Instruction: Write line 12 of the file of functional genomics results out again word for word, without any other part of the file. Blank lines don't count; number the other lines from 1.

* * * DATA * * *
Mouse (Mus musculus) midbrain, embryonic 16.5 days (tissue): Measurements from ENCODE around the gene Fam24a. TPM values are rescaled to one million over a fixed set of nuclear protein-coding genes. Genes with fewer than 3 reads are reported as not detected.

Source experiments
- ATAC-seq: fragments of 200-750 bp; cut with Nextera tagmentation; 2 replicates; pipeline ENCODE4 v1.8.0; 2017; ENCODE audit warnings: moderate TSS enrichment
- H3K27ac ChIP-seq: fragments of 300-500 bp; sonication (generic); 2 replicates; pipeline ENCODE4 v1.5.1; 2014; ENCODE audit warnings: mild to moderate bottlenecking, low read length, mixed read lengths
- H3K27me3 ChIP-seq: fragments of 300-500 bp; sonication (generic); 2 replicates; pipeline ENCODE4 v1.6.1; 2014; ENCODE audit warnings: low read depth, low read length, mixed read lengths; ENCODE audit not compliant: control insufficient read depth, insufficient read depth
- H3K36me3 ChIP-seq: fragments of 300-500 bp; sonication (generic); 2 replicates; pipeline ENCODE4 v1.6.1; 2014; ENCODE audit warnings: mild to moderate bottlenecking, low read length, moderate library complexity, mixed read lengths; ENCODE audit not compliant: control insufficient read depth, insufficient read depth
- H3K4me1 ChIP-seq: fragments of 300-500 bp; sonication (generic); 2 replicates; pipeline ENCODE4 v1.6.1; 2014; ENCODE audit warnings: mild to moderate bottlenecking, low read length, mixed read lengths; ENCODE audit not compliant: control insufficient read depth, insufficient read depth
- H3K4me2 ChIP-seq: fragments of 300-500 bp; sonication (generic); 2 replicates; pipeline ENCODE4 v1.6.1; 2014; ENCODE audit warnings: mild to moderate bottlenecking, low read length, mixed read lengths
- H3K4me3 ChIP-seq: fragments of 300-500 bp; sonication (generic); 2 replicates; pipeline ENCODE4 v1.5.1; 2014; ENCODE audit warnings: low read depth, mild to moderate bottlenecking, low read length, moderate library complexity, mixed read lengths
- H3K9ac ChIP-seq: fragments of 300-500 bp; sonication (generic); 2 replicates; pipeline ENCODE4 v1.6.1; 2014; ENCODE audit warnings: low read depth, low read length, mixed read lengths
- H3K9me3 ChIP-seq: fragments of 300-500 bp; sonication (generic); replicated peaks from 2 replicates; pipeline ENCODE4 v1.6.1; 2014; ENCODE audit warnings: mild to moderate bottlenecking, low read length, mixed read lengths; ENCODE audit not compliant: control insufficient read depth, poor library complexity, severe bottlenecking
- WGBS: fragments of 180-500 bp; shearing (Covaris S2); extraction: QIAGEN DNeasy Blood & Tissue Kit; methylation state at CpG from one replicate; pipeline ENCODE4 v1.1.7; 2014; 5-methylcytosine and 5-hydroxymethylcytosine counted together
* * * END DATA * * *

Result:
- WGBS: fragments of 180-500 bp; shearing (Covaris S2); extraction: QIAGEN DNeasy Blood & Tissue Kit; methylation state at CpG from one replicate; pipeline ENCODE4 v1.1.7; 2014; 5-methylcytosine and 5-hydroxymethylcytosine counted together